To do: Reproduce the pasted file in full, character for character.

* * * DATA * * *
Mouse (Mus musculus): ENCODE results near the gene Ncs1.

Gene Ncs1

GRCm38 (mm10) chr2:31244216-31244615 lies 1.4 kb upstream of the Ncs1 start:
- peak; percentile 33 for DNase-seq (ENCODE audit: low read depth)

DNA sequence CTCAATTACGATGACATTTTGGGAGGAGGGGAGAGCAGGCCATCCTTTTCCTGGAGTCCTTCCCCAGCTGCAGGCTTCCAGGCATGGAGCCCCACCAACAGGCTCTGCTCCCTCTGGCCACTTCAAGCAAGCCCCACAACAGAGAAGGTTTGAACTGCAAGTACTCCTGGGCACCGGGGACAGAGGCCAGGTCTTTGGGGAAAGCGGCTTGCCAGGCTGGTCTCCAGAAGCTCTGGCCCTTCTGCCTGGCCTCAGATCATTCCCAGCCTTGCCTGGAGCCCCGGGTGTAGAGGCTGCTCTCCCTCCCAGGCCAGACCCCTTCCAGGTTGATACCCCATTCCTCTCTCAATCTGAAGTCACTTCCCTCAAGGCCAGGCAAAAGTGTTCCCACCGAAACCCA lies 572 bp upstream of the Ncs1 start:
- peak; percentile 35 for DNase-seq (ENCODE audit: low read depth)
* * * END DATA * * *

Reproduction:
Mouse (Mus musculus): ENCODE results near the gene Ncs1.

Gene Ncs1

GRCm38 (mm10) chr2:31244216-31244615 lies 1.4 kb upstream of the Ncs1 start:
- peak; percentile 33 for DNase-seq (ENCODE audit: low read depth)

DNA sequence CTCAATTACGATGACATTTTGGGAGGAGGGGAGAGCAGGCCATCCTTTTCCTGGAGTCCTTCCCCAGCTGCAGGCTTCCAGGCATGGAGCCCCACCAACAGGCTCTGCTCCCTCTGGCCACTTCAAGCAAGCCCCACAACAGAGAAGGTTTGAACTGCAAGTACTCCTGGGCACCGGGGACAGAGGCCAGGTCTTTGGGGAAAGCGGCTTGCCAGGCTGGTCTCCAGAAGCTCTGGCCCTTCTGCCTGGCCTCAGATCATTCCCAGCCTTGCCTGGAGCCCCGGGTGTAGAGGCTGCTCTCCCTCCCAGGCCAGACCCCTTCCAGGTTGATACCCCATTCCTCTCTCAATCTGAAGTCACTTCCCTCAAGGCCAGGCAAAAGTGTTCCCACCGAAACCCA lies 572 bp upstream of the Ncs1 start:
- peak; percentile 35 for DNase-seq (ENCODE audit: low read depth)